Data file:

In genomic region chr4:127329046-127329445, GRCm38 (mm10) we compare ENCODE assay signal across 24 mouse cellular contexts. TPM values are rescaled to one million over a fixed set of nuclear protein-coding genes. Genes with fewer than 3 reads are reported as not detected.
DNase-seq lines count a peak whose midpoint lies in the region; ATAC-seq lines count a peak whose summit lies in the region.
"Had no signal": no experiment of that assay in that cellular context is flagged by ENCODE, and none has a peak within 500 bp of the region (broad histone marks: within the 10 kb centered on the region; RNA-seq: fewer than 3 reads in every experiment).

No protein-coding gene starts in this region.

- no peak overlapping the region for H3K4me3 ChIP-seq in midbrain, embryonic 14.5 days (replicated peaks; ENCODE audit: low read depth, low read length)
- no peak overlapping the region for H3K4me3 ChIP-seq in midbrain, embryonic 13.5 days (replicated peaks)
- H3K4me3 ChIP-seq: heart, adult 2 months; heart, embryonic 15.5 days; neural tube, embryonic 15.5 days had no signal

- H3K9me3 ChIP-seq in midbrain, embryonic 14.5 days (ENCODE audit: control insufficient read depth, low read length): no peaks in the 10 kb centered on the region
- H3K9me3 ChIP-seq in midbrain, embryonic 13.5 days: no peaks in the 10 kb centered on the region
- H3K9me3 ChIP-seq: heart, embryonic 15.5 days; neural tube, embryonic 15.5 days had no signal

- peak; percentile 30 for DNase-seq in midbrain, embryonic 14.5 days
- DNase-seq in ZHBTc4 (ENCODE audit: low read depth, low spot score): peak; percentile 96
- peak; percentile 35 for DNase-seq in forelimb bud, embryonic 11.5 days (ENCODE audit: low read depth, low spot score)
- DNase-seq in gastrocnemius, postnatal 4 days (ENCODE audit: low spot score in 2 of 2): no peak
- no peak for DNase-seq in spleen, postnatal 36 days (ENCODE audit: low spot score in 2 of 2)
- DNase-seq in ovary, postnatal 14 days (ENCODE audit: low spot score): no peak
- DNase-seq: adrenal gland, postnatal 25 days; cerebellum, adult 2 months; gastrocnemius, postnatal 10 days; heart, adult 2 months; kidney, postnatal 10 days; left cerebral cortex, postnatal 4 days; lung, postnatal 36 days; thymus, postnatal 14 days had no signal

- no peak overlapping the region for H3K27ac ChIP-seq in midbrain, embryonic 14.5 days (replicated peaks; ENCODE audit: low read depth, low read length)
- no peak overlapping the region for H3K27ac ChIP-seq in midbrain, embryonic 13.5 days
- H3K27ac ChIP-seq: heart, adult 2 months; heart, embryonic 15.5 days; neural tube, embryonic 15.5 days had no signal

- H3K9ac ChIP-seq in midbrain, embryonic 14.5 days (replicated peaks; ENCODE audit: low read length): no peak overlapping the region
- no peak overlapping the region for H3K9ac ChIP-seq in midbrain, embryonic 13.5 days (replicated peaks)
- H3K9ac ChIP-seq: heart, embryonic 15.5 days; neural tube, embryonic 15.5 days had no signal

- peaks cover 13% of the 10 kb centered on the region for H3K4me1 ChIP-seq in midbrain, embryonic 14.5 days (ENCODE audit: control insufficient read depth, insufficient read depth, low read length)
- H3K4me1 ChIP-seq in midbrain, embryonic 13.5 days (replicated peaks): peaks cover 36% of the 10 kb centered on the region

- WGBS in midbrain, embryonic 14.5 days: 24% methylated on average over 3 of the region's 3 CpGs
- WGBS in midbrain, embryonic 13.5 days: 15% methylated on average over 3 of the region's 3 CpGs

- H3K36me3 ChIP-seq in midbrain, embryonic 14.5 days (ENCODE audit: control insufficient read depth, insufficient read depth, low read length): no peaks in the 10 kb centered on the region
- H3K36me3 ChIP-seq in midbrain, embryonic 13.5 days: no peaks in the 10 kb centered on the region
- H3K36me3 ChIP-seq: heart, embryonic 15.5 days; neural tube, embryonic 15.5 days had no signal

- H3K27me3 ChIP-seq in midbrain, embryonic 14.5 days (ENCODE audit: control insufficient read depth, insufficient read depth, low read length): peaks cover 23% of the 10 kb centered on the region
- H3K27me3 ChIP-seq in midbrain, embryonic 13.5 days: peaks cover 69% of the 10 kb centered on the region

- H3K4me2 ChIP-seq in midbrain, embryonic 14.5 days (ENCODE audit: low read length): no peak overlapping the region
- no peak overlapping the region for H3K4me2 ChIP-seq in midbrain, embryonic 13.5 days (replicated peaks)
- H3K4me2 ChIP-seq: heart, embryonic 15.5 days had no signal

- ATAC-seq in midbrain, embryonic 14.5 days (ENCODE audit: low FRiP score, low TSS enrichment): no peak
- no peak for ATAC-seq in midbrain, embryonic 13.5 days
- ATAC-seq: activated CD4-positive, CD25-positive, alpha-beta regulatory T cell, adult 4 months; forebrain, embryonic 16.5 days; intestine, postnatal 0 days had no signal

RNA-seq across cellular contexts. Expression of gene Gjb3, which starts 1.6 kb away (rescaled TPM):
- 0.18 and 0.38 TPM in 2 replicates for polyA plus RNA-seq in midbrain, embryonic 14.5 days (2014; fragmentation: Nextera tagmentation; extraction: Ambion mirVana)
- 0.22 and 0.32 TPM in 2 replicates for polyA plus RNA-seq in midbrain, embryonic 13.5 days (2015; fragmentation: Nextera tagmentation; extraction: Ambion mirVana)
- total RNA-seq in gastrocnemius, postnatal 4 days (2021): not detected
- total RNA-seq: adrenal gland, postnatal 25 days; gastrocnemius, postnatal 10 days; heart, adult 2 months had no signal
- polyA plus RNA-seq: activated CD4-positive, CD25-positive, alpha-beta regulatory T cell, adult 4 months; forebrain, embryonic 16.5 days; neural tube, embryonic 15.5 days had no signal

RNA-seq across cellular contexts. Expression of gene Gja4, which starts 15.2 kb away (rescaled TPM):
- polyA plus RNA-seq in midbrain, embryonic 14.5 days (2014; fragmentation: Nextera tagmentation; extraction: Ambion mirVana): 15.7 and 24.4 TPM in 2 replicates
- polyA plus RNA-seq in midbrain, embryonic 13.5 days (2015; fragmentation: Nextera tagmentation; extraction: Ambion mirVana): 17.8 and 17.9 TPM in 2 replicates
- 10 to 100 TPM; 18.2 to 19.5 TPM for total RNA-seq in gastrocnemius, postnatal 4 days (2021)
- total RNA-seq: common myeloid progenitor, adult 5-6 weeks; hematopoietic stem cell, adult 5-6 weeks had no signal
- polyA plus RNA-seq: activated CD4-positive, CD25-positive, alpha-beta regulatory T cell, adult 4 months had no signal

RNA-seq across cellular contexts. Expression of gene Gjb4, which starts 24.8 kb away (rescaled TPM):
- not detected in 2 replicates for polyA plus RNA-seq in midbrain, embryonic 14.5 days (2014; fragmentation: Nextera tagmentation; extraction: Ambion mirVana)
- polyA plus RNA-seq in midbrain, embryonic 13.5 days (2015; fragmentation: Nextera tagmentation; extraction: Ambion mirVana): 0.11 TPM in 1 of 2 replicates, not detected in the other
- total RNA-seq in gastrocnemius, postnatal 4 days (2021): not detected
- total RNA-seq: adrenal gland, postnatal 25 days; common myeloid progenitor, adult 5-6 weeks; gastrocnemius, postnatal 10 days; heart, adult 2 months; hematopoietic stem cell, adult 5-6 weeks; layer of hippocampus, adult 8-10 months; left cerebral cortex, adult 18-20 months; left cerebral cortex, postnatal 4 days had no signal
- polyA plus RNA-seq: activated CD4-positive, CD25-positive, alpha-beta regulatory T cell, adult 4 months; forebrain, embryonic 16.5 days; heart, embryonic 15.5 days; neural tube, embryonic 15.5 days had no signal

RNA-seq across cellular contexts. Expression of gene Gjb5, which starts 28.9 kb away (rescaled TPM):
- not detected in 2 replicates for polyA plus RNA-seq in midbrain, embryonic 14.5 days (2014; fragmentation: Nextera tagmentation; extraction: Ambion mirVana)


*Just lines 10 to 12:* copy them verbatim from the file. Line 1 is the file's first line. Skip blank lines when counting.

- H3K9me3 ChIP-seq: heart, embryonic 15.5 days; neural tube, embryonic 15.5 days had no signal

- peak; percentile 30 for DNase-seq in midbrain, embryonic 14.5 days
- DNase-seq in ZHBTc4 (ENCODE audit: low read depth, low spot score): peak; percentile 96